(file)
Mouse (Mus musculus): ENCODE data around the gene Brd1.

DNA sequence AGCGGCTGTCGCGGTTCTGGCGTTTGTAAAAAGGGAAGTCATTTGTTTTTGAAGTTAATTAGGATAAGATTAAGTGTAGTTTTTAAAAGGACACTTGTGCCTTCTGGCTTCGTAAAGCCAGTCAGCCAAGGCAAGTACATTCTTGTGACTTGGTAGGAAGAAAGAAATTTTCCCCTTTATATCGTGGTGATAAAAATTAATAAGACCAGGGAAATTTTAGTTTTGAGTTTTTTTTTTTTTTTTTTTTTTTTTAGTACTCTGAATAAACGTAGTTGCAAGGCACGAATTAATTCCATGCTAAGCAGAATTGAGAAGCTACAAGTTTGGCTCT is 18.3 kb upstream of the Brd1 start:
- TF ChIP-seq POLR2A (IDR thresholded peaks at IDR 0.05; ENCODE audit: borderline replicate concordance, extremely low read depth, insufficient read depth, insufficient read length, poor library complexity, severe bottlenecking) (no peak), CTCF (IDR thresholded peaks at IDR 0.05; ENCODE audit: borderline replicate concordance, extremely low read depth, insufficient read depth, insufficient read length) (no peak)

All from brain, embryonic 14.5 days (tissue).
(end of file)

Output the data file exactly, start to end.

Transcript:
Mouse (Mus musculus): ENCODE data around the gene Brd1.

DNA sequence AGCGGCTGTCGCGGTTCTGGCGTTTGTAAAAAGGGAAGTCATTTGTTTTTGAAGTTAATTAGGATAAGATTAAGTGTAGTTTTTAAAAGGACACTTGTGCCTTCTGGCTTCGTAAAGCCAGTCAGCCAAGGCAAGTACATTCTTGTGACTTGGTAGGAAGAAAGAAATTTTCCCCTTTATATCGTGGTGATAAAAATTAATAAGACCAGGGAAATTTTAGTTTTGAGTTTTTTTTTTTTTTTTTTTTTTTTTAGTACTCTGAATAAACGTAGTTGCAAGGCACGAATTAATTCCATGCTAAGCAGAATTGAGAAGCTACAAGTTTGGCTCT is 18.3 kb upstream of the Brd1 start:
- TF ChIP-seq POLR2A (IDR thresholded peaks at IDR 0.05; ENCODE audit: borderline replicate concordance, extremely low read depth, insufficient read depth, insufficient read length, poor library complexity, severe bottlenecking) (no peak), CTCF (IDR thresholded peaks at IDR 0.05; ENCODE audit: borderline replicate concordance, extremely low read depth, insufficient read depth, insufficient read length) (no peak)

All from brain, embryonic 14.5 days (tissue).